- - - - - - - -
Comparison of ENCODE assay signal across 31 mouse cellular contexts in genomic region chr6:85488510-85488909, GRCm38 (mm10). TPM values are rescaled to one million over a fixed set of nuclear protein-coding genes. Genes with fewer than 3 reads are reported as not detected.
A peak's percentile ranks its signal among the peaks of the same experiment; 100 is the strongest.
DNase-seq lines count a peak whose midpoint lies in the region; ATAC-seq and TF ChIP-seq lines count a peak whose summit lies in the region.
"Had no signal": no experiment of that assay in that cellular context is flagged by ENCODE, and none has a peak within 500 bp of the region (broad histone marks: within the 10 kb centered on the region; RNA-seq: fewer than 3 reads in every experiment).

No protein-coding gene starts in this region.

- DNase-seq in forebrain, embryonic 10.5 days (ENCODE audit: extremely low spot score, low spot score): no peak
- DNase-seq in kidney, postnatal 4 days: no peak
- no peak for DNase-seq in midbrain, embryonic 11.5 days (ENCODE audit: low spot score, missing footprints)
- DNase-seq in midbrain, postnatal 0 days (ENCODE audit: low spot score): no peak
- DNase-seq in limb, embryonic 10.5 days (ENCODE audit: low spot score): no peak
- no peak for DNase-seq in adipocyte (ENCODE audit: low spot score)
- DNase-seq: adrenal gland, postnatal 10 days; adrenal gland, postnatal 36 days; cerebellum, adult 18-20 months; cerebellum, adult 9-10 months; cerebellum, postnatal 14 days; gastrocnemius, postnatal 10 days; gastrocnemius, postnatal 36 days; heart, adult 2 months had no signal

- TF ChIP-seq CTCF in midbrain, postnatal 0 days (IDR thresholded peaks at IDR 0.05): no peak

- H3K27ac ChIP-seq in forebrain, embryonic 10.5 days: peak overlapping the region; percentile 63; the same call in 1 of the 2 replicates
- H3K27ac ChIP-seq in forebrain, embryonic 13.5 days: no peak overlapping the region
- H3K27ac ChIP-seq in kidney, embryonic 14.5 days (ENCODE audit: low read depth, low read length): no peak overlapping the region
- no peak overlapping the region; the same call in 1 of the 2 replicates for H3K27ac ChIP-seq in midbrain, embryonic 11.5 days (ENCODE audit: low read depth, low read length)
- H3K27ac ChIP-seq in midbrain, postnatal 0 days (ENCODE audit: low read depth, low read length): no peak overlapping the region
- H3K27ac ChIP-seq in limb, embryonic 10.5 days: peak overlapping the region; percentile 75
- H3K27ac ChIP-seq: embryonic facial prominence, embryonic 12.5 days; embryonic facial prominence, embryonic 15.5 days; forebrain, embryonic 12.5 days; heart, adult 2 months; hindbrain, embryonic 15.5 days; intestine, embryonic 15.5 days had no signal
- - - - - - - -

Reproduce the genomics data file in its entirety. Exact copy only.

Comparison of ENCODE assay signal across 31 mouse cellular contexts in genomic region chr6:85488510-85488909, GRCm38 (mm10). TPM values are rescaled to one million over a fixed set of nuclear protein-coding genes. Genes with fewer than 3 reads are reported as not detected.
A peak's percentile ranks its signal among the peaks of the same experiment; 100 is the strongest.
DNase-seq lines count a peak whose midpoint lies in the region; ATAC-seq and TF ChIP-seq lines count a peak whose summit lies in the region.
"Had no signal": no experiment of that assay in that cellular context is flagged by ENCODE, and none has a peak within 500 bp of the region (broad histone marks: within the 10 kb centered on the region; RNA-seq: fewer than 3 reads in every experiment).

No protein-coding gene starts in this region.

- DNase-seq in forebrain, embryonic 10.5 days (ENCODE audit: extremely low spot score, low spot score): no peak
- DNase-seq in kidney, postnatal 4 days: no peak
- no peak for DNase-seq in midbrain, embryonic 11.5 days (ENCODE audit: low spot score, missing footprints)
- DNase-seq in midbrain, postnatal 0 days (ENCODE audit: low spot score): no peak
- DNase-seq in limb, embryonic 10.5 days (ENCODE audit: low spot score): no peak
- no peak for DNase-seq in adipocyte (ENCODE audit: low spot score)
- DNase-seq: adrenal gland, postnatal 10 days; adrenal gland, postnatal 36 days; cerebellum, adult 18-20 months; cerebellum, adult 9-10 months; cerebellum, postnatal 14 days; gastrocnemius, postnatal 10 days; gastrocnemius, postnatal 36 days; heart, adult 2 months had no signal

- TF ChIP-seq CTCF in midbrain, postnatal 0 days (IDR thresholded peaks at IDR 0.05): no peak

- H3K27ac ChIP-seq in forebrain, embryonic 10.5 days: peak overlapping the region; percentile 63; the same call in 1 of the 2 replicates
- H3K27ac ChIP-seq in forebrain, embryonic 13.5 days: no peak overlapping the region
- H3K27ac ChIP-seq in kidney, embryonic 14.5 days (ENCODE audit: low read depth, low read length): no peak overlapping the region
- no peak overlapping the region; the same call in 1 of the 2 replicates for H3K27ac ChIP-seq in midbrain, embryonic 11.5 days (ENCODE audit: low read depth, low read length)
- H3K27ac ChIP-seq in midbrain, postnatal 0 days (ENCODE audit: low read depth, low read length): no peak overlapping the region
- H3K27ac ChIP-seq in limb, embryonic 10.5 days: peak overlapping the region; percentile 75
- H3K27ac ChIP-seq: embryonic facial prominence, embryonic 12.5 days; embryonic facial prominence, embryonic 15.5 days; forebrain, embryonic 12.5 days; heart, adult 2 months; hindbrain, embryonic 15.5 days; intestine, embryonic 15.5 days had no signal